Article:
Despite all of man’s attempts to reorder the waters, the Don is still a force in this vicinity. In 1864, 270 people were killed in flooding, and there was extensive flooding and two deaths as recently as 2007. Attitudes to flood management, and to wetlands, have changed radically, with what were once called “improvements” now regarded in quite the opposite light. The remaining expanses of peat moorland store huge amounts of carbon, and even now new species of flora and fauna are occasionally discovered. There are heartening attempts to link together some of these surviving scraps by creating new wetlands which will not only benefit wildlife (and thereby people), but be much more efficient as floodwater soakaways than industrial farmland. There is resistance from the unimaginative, but at last culture has started to flow in the opposite direction, with growing appreciation of the beauty as well as utility of such places. We cannot recreate the cosmos of the Celts, even if we wished to – but how superb if one day we could again look seawards from south Yorkshire and see rivers instead of roads, and a wilderness of whispering reeds rather than a plain of waving corn.

Headlines from the local Doncaster newspaper

This article was first published in the August 2014 issue of Chronicles, and is reproduced with permission


Early promise – review of Morning Crafts by Tito Perdue


Morning Crafts, Tito Perdue, Arktos, London, 2012, 163 pp

Way back in prehistory – 1991, or thereabouts – a promising Alabaman author started to register on readers’ radars, thanks to lambent reviews from Northern litterateurs surprised to discover that there was at least one Southron who could not only write, but write as though an amphetamined-up James Joyce was simultaneously charioteering Jonathan Swift, Flannery O’Connor and John Kennedy Toole.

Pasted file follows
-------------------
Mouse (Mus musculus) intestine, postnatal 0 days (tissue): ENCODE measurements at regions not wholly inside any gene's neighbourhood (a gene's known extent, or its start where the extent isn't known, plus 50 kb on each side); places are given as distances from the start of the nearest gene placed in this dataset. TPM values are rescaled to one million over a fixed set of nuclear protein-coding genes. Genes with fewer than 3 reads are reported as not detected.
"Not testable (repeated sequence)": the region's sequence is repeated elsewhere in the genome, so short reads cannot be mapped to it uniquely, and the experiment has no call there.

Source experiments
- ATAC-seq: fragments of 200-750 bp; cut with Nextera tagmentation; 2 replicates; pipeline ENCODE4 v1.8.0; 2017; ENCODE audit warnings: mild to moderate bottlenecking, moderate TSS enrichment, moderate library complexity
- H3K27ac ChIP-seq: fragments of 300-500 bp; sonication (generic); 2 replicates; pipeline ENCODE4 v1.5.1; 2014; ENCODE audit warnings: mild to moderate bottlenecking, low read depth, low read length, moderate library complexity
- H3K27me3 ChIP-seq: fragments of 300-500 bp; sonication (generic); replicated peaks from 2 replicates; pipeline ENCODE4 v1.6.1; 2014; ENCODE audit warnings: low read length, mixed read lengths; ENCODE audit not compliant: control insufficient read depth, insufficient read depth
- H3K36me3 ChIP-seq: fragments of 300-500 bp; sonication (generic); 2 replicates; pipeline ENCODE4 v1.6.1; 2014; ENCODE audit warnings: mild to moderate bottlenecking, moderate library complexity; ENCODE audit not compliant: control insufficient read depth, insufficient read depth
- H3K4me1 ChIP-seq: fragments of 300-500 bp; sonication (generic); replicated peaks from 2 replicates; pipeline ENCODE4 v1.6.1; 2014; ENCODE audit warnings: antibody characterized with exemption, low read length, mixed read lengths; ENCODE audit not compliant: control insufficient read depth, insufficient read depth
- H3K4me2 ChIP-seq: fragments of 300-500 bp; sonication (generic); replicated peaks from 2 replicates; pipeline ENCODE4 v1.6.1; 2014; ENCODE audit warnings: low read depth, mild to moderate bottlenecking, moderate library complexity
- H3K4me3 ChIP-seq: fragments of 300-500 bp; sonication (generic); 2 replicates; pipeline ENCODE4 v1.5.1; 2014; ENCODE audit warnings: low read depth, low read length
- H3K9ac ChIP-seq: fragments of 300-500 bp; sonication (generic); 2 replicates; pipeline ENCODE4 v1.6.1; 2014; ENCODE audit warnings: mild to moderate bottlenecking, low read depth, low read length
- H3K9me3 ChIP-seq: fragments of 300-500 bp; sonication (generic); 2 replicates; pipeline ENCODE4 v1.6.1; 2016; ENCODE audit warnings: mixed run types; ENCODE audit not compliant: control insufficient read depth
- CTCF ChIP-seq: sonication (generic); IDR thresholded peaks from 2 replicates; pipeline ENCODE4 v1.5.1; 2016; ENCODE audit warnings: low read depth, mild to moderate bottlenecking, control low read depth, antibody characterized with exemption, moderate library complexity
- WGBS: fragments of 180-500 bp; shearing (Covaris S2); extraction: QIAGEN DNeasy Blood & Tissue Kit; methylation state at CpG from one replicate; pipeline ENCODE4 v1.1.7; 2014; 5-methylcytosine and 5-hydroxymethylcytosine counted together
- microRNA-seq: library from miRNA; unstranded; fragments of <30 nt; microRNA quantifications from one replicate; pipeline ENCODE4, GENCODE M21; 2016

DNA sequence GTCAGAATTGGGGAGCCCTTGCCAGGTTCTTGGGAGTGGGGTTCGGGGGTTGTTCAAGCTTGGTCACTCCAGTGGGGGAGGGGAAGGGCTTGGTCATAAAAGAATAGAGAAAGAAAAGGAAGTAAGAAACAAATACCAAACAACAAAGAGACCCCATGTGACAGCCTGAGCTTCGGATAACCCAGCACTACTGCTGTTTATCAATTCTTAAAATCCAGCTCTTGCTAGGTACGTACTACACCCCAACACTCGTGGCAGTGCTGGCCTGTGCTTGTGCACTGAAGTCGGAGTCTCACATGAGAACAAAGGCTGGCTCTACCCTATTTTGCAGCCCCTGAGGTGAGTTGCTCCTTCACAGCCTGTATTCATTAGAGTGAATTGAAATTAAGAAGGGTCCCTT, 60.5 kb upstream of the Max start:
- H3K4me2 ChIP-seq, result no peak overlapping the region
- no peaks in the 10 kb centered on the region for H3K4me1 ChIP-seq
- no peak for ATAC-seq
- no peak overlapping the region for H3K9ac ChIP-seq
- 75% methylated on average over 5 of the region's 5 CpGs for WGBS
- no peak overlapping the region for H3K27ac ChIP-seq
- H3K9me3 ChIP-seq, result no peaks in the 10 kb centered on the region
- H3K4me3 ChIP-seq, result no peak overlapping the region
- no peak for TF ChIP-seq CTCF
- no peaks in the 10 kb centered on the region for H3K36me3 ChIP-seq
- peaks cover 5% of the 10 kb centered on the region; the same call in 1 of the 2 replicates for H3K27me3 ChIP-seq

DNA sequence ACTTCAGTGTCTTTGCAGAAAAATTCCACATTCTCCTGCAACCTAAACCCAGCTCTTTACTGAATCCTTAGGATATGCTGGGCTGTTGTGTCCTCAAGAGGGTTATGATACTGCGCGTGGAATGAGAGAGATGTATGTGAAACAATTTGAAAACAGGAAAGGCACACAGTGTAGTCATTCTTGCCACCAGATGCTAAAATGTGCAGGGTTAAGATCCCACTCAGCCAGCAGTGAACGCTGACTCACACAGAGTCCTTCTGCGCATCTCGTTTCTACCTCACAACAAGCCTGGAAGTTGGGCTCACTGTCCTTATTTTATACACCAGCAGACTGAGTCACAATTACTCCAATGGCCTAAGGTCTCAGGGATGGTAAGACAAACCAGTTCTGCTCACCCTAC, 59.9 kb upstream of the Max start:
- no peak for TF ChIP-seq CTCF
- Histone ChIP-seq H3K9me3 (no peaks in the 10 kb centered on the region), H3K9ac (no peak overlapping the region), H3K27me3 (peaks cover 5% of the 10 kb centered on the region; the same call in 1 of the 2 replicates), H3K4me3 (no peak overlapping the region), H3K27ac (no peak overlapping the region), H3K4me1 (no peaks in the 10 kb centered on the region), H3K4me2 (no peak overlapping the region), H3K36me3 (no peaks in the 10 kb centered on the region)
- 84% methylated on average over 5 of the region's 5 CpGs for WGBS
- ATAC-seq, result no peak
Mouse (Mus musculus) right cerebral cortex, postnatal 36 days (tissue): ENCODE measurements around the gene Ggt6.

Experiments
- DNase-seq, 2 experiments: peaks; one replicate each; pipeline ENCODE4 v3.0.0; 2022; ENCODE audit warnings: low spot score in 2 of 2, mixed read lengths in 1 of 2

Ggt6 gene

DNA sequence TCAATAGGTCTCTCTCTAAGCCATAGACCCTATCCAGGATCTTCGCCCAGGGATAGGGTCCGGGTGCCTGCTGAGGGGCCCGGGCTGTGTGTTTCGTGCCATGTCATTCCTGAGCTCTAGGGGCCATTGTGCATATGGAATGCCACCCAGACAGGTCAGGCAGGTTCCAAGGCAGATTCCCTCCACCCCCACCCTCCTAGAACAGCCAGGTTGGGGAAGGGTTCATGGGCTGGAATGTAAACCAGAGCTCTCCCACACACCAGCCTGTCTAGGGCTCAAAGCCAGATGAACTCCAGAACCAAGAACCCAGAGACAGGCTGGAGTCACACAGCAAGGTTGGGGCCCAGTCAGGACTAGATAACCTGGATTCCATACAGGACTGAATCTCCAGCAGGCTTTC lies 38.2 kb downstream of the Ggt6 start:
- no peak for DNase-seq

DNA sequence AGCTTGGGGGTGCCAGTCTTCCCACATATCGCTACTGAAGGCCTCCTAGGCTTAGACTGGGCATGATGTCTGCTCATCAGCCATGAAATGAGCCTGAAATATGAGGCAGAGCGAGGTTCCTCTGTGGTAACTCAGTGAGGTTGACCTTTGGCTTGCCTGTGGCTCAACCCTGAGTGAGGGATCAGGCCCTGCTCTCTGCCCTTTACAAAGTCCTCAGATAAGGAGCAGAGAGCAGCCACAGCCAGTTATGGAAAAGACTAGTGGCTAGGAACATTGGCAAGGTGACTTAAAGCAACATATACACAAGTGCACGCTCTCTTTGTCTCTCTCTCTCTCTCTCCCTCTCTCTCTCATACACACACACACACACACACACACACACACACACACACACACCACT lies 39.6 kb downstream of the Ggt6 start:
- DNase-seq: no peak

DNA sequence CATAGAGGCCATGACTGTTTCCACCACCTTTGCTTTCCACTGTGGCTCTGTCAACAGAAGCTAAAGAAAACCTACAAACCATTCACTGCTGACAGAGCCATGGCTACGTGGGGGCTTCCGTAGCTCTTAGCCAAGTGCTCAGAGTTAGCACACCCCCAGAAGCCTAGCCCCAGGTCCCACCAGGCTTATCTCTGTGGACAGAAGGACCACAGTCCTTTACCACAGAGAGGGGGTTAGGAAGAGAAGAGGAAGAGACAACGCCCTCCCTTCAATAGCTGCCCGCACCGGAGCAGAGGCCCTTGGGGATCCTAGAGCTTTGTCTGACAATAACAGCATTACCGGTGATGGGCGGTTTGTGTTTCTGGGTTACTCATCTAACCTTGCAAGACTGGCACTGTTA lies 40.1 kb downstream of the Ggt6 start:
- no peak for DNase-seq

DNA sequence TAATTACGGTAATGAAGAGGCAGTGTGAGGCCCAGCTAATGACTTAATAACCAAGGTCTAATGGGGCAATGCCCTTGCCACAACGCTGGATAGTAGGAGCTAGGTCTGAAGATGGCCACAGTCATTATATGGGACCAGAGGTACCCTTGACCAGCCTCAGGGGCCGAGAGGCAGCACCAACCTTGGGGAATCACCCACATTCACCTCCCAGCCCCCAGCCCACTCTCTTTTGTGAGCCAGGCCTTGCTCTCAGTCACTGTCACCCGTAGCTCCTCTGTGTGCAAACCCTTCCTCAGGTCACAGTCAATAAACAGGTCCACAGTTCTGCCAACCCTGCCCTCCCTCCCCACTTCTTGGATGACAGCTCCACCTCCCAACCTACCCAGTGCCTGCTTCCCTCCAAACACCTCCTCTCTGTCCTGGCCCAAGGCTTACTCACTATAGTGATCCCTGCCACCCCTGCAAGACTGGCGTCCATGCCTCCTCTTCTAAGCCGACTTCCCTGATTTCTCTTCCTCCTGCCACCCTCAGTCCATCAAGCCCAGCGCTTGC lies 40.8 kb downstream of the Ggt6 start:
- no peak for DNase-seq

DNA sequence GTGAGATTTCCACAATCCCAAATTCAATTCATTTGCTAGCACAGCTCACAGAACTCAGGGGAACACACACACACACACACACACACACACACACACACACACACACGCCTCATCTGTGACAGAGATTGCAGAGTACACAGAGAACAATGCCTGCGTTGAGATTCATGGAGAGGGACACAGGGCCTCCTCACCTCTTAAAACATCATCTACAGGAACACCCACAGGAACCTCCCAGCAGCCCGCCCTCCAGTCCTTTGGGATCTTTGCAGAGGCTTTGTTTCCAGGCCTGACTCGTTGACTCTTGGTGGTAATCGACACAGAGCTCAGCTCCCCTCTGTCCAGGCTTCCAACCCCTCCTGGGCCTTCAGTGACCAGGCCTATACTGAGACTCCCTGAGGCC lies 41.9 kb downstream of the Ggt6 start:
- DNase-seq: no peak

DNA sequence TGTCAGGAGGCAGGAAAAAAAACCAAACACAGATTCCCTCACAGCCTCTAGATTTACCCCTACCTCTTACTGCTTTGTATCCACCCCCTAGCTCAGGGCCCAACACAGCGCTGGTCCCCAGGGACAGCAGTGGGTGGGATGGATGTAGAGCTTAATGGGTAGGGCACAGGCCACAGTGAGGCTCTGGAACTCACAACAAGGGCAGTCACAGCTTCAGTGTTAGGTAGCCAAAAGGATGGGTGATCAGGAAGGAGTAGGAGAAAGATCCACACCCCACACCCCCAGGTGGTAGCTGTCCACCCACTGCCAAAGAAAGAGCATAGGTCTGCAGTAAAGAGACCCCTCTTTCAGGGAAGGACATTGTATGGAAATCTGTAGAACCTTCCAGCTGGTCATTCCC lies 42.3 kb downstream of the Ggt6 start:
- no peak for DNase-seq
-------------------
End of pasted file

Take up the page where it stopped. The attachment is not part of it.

Lee, Tito Perdue’s story of the deeply misanthropic Lee Pefley’s flailing progress through flaccid late-modern America, execrating and excreting as he lashes and limps, displayed “magically evocative descriptive powers, pungent wit and [an] iconoclastic point of view”, marvelled Publishers’ Weekly. Its author, the New York Press opined of a subsequent book, “should certainly be considered among the most important American writers of the early 21st century”. Even the New York Times Book Review noted that there was a “vitriolic and hallucinatory” stranger in town. Educated eyes swivelled South, breaths were inhaled, another Yellowhammer breakthrough (the new Harper Lee?) into the East Coast big-time was eagerly expected…

And then something happened – or, rather, did not happen. The author kept producing equally dashing novels about Lee at different stages of life, pre-life and after-life. These were published by well-known firms, and attracted top-drawer admirers, like Chronicles editor Thomas Fleming –